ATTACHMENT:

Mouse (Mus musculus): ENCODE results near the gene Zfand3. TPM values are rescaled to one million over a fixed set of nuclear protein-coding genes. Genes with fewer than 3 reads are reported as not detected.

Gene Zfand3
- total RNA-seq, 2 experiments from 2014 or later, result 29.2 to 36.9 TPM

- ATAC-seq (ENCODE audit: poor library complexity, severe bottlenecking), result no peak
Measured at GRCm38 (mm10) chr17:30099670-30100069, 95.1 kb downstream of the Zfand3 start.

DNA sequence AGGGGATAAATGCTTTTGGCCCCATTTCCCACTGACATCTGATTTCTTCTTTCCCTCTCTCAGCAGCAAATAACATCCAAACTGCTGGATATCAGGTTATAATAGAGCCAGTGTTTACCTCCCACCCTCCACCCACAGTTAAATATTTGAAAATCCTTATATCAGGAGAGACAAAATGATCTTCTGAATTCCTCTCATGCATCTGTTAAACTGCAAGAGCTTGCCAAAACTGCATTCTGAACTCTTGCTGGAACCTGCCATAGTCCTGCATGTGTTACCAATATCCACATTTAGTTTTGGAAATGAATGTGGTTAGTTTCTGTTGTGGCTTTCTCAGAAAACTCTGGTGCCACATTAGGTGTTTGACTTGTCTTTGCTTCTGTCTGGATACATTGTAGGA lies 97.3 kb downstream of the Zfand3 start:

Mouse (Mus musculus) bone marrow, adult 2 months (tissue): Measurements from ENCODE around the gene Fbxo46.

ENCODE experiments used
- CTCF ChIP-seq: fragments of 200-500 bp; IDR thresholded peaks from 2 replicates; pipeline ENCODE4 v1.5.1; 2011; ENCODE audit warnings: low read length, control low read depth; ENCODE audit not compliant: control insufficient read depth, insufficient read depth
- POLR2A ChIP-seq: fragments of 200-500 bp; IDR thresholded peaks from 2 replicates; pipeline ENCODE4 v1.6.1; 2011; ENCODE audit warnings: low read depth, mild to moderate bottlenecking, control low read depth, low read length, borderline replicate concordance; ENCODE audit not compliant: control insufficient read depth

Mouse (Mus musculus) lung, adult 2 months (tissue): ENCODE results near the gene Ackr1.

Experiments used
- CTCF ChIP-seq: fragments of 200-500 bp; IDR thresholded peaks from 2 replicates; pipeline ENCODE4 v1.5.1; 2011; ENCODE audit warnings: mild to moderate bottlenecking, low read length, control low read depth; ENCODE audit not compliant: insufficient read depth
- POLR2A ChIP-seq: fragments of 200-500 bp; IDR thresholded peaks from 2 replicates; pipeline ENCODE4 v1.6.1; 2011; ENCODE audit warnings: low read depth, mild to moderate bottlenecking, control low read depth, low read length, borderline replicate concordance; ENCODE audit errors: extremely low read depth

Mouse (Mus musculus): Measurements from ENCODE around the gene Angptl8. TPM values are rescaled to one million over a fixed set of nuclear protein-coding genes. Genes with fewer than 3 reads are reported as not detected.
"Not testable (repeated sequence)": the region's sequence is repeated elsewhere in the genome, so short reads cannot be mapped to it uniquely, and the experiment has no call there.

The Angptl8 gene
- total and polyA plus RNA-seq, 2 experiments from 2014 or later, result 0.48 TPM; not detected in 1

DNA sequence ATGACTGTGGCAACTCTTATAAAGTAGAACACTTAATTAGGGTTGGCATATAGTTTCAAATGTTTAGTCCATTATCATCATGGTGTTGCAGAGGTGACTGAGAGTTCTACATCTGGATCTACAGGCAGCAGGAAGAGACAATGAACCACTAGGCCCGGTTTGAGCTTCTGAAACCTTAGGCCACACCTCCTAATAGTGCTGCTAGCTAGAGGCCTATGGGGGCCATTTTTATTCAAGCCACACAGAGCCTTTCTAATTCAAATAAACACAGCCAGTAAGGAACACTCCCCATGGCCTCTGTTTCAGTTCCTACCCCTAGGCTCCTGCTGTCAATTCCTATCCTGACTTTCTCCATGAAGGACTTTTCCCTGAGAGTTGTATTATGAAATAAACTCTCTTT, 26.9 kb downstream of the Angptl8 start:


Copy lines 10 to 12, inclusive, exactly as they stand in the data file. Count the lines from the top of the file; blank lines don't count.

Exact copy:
- POLR2A ChIP-seq: fragments of 200-500 bp; IDR thresholded peaks from 2 replicates; pipeline ENCODE4 v1.6.1; 2011; ENCODE audit warnings: low read depth, mild to moderate bottlenecking, control low read depth, low read length, borderline replicate concordance; ENCODE audit not compliant: control insufficient read depth

Mouse (Mus musculus) lung, adult 2 months (tissue): ENCODE results near the gene Ackr1.

Experiments used